13. At Leith, in the 58th year of his age, the In James's Place, Mrs Waddel, wife of WilRev. Robert Culbertson, minister of the Gospel, liam Waddell, Esq. merchant, Leith. and pastor of the Associate Congregation, St An- 25. At her house, No. 74, Queen Street, Miss drew's Street.
Agnes Hunter, daughter of the late James Hunter, 14. At Mortonmains, Dumfries-shire, very sud- Esq. banker in Ayr. denly, George Welsh, Esq. aged 74.
At Glasgow, Robert Starret, Esq. late mer- At Clifton, Miss Harriet Buchan, eldest chant in the Island of Carriacou, Grenada. daughter of the late George Buchan, Esq. of Kel- 26. In St John's Street, Margaret, youngest loe, Berwickshire.
child of Mr L. A. Wallace. 15. At Nice, the Hon. and Rev. Thomas Alfred 27. At St German-en-Laye, near Paris, the Duke Harris, son of the late, and brother to the present, of Fitz-James, Lieutenant-General in the army of Earl of Malmesbury.
France, and a descendant of King James II. of - At the Mansion House, Greenock, Mrs Tho- England, from an illegitimate branch. mas Crawford, in the 78th year of her age.
At Scalpa, aged 81, Normand Macdonald, - In London, Joseph Bambridge, sen. Esq. of Esq. of Barrisdale, a valuable member of society. Newcastle, solicitor, aged 53. He went to the me- 30. At Edinburgh, Mr George Neilson, of the tropolis to undergo an operation for an aneurism Commercial Banking Company of Scotland. of the arm, brought on by phlebotomy unskilfully Lately. At Kinsale, Ireland, aged 100 years, performed several years ago. The excision was Margaret Cottar, mother of the once celebrated dexterously effected by an eminent surgeon, and Irish giant, P. Cottar O'Brien. for several days flattering hopes were entertained Åt Kowal, in the province of Moscovica, in of a perfect recovery; but on Monday the blood Poland, an ecclesiastic of the name of Bujalski, at rushed to the head, and death quickly seized his the very advanced age of years. victim, to the incalculable loss of his numerous – In Ludgate Street, London, Eliza, widow of and disconsolate family.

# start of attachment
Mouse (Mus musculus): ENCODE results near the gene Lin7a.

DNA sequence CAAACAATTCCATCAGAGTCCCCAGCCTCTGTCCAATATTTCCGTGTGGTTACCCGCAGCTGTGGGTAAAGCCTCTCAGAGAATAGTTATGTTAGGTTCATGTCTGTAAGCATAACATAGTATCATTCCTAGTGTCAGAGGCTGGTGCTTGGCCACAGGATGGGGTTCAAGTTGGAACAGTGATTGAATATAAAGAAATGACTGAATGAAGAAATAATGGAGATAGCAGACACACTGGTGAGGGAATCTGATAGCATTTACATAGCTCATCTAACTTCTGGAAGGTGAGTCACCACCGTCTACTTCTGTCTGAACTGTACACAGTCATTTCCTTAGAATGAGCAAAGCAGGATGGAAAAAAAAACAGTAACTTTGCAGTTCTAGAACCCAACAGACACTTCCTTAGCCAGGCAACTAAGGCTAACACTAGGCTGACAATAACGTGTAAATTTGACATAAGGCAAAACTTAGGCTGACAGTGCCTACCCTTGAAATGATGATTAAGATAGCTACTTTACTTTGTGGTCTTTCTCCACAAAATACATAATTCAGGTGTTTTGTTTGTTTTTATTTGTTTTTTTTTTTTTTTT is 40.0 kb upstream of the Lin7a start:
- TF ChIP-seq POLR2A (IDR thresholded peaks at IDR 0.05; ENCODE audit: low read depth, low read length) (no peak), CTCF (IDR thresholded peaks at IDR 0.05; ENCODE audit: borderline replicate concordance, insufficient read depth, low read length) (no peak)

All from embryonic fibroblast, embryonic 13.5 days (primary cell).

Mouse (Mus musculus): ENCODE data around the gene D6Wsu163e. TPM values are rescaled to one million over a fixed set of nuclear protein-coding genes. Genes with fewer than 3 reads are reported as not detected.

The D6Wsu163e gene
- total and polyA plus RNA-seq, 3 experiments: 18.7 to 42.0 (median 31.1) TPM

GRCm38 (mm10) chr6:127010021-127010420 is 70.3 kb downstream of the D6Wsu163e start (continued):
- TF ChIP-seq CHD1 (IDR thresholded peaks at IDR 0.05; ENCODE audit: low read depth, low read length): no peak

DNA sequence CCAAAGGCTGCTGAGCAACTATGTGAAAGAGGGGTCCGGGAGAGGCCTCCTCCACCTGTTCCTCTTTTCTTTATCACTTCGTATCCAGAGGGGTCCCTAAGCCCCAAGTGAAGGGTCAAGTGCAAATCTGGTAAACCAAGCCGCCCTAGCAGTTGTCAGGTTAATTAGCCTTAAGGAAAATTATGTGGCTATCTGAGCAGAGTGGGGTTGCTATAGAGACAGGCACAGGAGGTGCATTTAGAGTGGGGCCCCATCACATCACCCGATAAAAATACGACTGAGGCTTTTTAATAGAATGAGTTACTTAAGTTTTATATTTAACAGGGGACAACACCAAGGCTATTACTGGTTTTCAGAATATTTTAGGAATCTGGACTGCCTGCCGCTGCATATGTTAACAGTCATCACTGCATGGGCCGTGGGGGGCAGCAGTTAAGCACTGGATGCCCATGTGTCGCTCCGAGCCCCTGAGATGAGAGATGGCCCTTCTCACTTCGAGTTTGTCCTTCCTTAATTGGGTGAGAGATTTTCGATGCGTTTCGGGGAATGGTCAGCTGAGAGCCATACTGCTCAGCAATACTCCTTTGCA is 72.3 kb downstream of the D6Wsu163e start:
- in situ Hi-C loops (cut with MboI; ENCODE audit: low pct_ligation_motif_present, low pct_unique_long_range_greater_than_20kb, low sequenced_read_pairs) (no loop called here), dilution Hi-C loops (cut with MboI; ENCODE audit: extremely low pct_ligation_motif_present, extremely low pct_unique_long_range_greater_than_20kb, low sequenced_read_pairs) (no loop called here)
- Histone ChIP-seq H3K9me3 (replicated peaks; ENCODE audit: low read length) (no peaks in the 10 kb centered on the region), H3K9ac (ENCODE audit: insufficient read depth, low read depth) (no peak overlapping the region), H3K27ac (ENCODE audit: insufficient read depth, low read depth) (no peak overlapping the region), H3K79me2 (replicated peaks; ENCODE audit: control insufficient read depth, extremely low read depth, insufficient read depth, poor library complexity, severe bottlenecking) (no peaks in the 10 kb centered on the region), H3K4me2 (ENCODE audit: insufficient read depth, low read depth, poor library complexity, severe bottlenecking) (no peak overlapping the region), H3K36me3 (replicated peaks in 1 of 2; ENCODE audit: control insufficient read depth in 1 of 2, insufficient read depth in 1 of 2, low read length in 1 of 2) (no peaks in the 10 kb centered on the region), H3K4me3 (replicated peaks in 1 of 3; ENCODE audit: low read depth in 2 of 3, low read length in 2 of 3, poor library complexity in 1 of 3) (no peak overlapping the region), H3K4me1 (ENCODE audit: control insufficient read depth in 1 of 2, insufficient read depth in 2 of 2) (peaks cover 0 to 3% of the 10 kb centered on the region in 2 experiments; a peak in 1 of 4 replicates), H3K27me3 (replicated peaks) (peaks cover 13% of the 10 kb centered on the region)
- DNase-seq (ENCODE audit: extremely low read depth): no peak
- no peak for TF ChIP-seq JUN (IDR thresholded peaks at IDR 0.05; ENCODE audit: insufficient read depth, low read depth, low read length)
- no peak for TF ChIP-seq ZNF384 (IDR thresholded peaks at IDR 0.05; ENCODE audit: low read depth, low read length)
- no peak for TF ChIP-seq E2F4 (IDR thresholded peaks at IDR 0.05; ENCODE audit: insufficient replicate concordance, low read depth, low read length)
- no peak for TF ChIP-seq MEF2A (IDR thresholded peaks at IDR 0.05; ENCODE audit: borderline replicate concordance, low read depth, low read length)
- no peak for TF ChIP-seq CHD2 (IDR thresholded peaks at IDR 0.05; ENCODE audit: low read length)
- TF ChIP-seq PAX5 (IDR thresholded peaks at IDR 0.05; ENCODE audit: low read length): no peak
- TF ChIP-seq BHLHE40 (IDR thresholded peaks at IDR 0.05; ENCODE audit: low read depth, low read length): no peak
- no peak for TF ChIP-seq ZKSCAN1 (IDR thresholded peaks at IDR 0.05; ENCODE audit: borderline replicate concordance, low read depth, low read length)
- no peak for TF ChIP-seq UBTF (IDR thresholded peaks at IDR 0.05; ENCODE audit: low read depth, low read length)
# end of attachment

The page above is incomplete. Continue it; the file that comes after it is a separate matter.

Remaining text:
General Keith Macalister, late of Wimpole Street, 16. At Hamburgh, George Thomson, Esq. aged Cavendish Square, and Torresdale Castle, Argyle. 74.
From want of room, the Lists of Works Preparing for Press and Published, fc. are
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LETTERS OF TIMOTHY TICKLER, ESQ. TO EMINENT LITERARY CHA-
On the Westminster Review, &c.
LETTER FROM a Friend of THE AUTHOR OF ANASTASIUS,
LETTERS (POSTHUMOUS) OF CHARLES EDWARDS, ESQ. No. I.
THE GOOD OMEN. A LYRICAL BALLAD,
THE SHEPHERD'S CALENDAR. CLASS IV. DOGS,
SOCIETY AND SOLITUDE. FROM A MS. POEM,
The Theatres-Maturin's Albigenses-Rossini-Matthews-Rev. Ed-
VISITS TO THE HARAM, BY MEERZA AHMED TUBEEB. TRANSLATED
The Story of Meiram,
Lecture II. On Henry Alken, &c.
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into fragments may again be cement- ficiently strong for all legitimate pured together by a century of blood- poses. It is a remarkable fact, that, shed.
although they occasionally wrenched But this was not all; the form of the crown from the monarch in open government established in these states fight, and either returned it, or gave it was precisely that which was the most to another, on their own terms, when discordant with the knowledge, habits, they were smarting from its abuse of and characteristics of the people. power, they still placed no other per